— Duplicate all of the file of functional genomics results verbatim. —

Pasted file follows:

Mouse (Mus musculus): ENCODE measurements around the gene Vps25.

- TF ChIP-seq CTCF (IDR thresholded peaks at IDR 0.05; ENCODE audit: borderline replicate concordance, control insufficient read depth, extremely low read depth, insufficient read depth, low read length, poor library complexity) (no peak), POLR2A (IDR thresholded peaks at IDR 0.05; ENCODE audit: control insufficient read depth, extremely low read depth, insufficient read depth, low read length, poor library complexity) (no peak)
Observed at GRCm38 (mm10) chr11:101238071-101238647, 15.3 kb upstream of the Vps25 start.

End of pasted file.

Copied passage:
Mouse (Mus musculus): ENCODE measurements around the gene Vps25.

- TF ChIP-seq CTCF (IDR thresholded peaks at IDR 0.05; ENCODE audit: borderline replicate concordance, control insufficient read depth, extremely low read depth, insufficient read depth, low read length, poor library complexity) (no peak), POLR2A (IDR thresholded peaks at IDR 0.05; ENCODE audit: control insufficient read depth, extremely low read depth, insufficient read depth, low read length, poor library complexity) (no peak)
Observed at GRCm38 (mm10) chr11:101238071-101238647, 15.3 kb upstream of the Vps25 start.